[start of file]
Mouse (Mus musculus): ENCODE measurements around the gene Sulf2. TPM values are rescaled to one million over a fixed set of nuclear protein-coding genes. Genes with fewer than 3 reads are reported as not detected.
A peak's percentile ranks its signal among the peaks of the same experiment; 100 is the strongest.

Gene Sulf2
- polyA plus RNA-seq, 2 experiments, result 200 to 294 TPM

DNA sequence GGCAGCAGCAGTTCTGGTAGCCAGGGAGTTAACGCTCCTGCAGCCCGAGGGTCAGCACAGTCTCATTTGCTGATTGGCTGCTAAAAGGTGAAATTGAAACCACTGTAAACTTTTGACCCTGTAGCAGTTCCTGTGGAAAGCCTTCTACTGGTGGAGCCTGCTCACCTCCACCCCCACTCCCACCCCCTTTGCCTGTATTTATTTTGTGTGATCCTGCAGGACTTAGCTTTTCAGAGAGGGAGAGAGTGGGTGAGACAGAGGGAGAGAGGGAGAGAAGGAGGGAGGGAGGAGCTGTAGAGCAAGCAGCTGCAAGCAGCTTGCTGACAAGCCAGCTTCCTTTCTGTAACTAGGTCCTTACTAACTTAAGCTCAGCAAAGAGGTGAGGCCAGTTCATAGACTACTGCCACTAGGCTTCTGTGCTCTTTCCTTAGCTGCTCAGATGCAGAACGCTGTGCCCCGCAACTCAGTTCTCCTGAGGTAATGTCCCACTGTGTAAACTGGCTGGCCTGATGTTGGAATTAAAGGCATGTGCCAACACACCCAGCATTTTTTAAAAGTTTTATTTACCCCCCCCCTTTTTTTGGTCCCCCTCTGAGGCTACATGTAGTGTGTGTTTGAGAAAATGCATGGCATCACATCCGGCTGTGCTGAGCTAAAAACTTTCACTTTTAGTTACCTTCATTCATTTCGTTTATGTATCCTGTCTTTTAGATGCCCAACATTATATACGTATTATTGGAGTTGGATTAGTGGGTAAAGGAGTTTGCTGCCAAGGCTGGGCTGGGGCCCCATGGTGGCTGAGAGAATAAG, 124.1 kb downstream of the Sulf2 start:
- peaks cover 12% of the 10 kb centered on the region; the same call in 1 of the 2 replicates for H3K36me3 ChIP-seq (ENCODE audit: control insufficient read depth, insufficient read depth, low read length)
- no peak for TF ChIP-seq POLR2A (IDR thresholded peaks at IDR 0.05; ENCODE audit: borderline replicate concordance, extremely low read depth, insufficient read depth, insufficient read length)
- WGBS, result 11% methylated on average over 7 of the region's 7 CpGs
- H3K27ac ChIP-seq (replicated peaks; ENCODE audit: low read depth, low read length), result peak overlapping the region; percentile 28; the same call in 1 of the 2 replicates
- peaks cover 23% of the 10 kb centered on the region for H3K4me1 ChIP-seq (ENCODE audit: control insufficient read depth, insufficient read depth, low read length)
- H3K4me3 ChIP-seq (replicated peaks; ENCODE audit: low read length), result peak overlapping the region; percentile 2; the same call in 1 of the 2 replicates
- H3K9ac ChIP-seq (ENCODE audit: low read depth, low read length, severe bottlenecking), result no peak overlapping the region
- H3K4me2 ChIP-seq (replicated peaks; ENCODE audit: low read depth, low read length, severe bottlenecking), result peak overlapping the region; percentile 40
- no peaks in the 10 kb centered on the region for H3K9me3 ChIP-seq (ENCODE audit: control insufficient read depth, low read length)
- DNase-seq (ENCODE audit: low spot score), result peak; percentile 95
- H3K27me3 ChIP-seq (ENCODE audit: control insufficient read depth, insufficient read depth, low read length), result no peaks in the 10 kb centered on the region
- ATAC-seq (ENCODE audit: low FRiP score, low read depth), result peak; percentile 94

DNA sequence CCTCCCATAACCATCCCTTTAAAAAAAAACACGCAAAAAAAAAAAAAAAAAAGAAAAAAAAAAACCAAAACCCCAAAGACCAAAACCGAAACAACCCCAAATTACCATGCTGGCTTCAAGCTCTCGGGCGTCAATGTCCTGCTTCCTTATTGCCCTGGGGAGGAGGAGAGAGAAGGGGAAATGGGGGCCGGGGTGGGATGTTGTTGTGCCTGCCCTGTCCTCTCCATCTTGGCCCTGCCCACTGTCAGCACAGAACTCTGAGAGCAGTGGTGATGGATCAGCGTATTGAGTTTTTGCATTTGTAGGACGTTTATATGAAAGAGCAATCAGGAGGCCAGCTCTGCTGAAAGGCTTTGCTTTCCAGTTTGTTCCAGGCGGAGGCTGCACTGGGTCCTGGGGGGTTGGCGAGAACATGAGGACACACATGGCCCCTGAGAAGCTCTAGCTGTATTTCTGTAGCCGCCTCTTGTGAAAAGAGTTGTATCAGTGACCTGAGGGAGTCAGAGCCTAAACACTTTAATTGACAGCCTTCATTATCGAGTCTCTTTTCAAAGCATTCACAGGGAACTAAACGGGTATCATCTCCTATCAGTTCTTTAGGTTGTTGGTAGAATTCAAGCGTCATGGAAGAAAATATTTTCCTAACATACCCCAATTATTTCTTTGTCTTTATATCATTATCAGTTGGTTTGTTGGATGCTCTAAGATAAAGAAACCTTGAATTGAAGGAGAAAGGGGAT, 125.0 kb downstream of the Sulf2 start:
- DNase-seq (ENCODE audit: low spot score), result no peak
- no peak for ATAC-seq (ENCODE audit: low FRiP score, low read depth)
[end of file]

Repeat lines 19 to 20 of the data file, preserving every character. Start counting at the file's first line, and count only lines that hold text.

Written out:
- DNase-seq (ENCODE audit: low spot score), result no peak
- no peak for ATAC-seq (ENCODE audit: low FRiP score, low read depth)